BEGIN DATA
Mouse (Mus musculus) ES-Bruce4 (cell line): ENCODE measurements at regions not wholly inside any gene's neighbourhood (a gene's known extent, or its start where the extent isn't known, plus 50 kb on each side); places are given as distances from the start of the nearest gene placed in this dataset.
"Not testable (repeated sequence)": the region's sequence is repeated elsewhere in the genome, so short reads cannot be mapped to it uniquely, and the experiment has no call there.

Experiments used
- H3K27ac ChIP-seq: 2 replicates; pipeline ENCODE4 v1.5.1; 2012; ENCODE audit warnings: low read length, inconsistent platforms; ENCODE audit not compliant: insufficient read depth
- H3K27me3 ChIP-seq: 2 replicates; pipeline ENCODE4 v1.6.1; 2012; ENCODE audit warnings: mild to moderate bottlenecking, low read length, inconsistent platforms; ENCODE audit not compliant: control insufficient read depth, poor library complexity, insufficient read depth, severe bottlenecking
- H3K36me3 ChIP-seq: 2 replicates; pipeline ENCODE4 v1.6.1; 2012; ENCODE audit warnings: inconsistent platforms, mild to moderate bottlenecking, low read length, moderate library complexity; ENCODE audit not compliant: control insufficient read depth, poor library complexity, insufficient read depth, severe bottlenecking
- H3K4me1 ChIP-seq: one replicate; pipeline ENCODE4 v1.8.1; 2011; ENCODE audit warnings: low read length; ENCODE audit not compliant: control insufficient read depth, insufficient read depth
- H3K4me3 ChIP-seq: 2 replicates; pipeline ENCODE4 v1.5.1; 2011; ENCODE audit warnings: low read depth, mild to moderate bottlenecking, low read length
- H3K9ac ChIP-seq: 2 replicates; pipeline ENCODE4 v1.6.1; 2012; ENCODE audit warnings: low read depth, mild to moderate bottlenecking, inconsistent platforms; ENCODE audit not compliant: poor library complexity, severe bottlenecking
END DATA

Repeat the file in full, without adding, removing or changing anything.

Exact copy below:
Mouse (Mus musculus) ES-Bruce4 (cell line): ENCODE measurements at regions not wholly inside any gene's neighbourhood (a gene's known extent, or its start where the extent isn't known, plus 50 kb on each side); places are given as distances from the start of the nearest gene placed in this dataset.
"Not testable (repeated sequence)": the region's sequence is repeated elsewhere in the genome, so short reads cannot be mapped to it uniquely, and the experiment has no call there.

Experiments used
- H3K27ac ChIP-seq: 2 replicates; pipeline ENCODE4 v1.5.1; 2012; ENCODE audit warnings: low read length, inconsistent platforms; ENCODE audit not compliant: insufficient read depth
- H3K27me3 ChIP-seq: 2 replicates; pipeline ENCODE4 v1.6.1; 2012; ENCODE audit warnings: mild to moderate bottlenecking, low read length, inconsistent platforms; ENCODE audit not compliant: control insufficient read depth, poor library complexity, insufficient read depth, severe bottlenecking
- H3K36me3 ChIP-seq: 2 replicates; pipeline ENCODE4 v1.6.1; 2012; ENCODE audit warnings: inconsistent platforms, mild to moderate bottlenecking, low read length, moderate library complexity; ENCODE audit not compliant: control insufficient read depth, poor library complexity, insufficient read depth, severe bottlenecking
- H3K4me1 ChIP-seq: one replicate; pipeline ENCODE4 v1.8.1; 2011; ENCODE audit warnings: low read length; ENCODE audit not compliant: control insufficient read depth, insufficient read depth
- H3K4me3 ChIP-seq: 2 replicates; pipeline ENCODE4 v1.5.1; 2011; ENCODE audit warnings: low read depth, mild to moderate bottlenecking, low read length
- H3K9ac ChIP-seq: 2 replicates; pipeline ENCODE4 v1.6.1; 2012; ENCODE audit warnings: low read depth, mild to moderate bottlenecking, inconsistent platforms; ENCODE audit not compliant: poor library complexity, severe bottlenecking